By Chris Hendrickson, Contributing Writer
The city of Sultan adopted a resolution to honor longtime community volunteer Bob Knuckey, who passed away in December.
The resolution, which was adopted through a motion that passed unanimously at the Sultan City Council meeting on Thursday, Feb. 13, recognized the thousands of hours donated by Knuckey that were dedicated to the betterment of the city of Sultan.
The city further resolved that the trail at Osprey Park will henceforth be named the Bob Knuckey Memorial Trail. Two signs will be crafted, both featuring Knuckey’s name, and will be placed at each trailhead at the park.
Sultan Mayor Carolyn Eslick expressed that she was highly honored to be able to help facilitate such an important means of memorializing Knuckey, with whom she had been acquainted for many years.
“Usually, in the last six years of my time in this chair, I would look out in the audience and see Bob there,” said Mayor Eslick. “I miss him terribly.”
Knuckey was well known for his advocacy of Osprey Park. He could frequently be found either using his tractor to help improve the trail system or cleaning up the park and making sure it was free of litter. Knuckey worked closely with the Monroe-based land use consulting firm Harmsen and Associates in an effort to create a comprehensive and accurate map of the entire park as well as its trail system.
Knuckey was not only known for his work in Osprey Park. He was also a 5-year member of the Sultan Planning Board, worked closely in support of both the Sky Valley Chamber of Commerce and the Sultan Education Foundation, and founded the Adopt-a-Street program in Sultan.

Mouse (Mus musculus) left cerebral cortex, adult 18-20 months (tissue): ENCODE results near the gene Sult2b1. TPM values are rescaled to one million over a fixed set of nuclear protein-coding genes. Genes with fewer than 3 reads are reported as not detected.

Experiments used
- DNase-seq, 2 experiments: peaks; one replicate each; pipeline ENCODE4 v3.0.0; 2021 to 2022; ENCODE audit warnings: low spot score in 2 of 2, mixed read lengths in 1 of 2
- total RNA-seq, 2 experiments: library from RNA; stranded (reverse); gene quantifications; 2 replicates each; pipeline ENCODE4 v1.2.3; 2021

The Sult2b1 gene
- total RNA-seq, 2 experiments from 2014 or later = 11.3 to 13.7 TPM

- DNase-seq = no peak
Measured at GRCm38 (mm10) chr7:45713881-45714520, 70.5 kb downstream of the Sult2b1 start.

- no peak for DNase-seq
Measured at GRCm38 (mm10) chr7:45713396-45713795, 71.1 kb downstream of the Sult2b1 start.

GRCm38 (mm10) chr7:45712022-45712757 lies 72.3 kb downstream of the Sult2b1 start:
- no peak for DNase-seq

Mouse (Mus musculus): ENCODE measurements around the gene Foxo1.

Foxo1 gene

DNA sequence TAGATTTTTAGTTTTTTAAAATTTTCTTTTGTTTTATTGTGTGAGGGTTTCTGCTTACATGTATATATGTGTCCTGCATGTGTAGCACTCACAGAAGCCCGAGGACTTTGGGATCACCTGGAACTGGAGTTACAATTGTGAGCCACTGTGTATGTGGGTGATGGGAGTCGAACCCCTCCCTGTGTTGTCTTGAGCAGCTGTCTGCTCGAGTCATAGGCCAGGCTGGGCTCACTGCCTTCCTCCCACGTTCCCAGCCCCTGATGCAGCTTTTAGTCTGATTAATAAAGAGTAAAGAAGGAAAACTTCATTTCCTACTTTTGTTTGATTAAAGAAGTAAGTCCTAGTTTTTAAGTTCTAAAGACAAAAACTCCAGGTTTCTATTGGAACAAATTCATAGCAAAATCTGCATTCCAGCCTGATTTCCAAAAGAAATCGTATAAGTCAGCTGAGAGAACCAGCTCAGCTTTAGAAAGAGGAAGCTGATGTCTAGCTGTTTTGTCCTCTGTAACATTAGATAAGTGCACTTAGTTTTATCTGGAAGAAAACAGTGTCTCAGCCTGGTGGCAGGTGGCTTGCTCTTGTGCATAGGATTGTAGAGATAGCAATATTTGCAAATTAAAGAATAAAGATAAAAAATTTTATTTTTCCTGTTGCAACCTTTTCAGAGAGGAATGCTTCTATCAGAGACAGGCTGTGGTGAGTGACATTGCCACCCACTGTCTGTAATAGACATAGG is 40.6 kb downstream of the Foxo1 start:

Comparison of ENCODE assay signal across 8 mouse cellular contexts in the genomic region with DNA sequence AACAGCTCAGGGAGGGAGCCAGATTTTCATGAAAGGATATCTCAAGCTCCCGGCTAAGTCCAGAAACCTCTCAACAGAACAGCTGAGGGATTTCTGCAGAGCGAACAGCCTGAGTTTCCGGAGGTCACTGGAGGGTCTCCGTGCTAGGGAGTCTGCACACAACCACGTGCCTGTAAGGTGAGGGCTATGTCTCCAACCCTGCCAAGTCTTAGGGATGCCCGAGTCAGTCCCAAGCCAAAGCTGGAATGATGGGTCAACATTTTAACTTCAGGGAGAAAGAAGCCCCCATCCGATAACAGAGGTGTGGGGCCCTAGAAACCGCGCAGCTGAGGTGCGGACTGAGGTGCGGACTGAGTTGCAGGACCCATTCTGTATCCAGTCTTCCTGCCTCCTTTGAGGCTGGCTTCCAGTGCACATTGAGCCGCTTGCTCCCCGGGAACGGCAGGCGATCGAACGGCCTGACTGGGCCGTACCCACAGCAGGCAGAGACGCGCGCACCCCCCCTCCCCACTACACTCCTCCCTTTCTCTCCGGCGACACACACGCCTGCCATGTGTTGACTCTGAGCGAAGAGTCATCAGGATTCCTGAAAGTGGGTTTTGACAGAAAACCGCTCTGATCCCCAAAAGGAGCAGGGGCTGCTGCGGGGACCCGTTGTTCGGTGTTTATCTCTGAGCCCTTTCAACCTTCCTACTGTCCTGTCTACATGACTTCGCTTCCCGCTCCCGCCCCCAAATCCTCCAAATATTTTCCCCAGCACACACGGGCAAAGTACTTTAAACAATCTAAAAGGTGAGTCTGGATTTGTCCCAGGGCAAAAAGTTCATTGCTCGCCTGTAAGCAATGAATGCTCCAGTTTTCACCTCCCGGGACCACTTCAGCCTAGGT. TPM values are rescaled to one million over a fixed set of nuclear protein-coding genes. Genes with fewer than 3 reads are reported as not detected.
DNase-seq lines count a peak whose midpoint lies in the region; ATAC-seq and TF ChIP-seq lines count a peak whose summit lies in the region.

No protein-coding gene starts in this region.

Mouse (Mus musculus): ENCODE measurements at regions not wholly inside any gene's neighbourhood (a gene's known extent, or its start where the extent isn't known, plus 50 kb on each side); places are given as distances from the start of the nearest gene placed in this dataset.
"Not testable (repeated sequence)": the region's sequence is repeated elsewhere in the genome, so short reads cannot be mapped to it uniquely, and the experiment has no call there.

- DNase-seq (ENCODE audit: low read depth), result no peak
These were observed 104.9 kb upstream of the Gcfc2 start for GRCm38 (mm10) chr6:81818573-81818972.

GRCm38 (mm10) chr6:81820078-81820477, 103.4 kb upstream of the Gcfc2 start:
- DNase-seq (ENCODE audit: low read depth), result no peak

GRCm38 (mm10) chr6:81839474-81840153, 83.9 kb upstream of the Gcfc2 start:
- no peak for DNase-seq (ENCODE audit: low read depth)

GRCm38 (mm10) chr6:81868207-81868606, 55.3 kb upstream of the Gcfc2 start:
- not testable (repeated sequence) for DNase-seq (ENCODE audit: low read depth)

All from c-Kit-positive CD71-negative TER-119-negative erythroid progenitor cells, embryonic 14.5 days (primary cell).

Sultan city councilmembers were given the opportunity to comment on their memories of Knuckey.
“One of the things I remember him most for was his love of making his home look beautiful,” said Councilmember Sarah Davenport-Smith. “And his home really did include this entire community.”
Davenport-Smith commended Knuckey for his ability to create opportunities for others, after which he would step out of the way and allow them to take on the projects for themselves. She also recalled Knuckey’s lively sense of humor, stating that every time she got to speak with him, she always enjoyed the interaction.
“He had a great sense of humor,” said Davenport-Smith. “I’m so glad we can do something like this.”
Councilmember Rocky Walker, another active community volunteer, recalled a winter’s day where Knuckey’s generous nature came in particularly handy. There had been a substantial snowstorm, and the city was experiencing difficulty with clogged drains. In an effort to help alleviate the backlog of water created by all the snowmelt, Walker was out with a shovel, wading in the backed up water, working to clear the debris out of the drains.
“Bob drove by and honked and waved,” said Walker. “About five minutes later he showed back up with his little tractor with the front end bucket on it, and we cleaned out every drain in this town in about a half hour.”
“He never passed up an opportunity to help out,” Walker continued.
Members of Knuckey’s family, including his son and daughter, were in attendance at the meeting. They were given a copy of the resolution and the opportunity to comment.
“My dad would be very proud to have his name on that trail,” said his son, Michael Knuckey. “I just want to thank everybody for doing that for him.”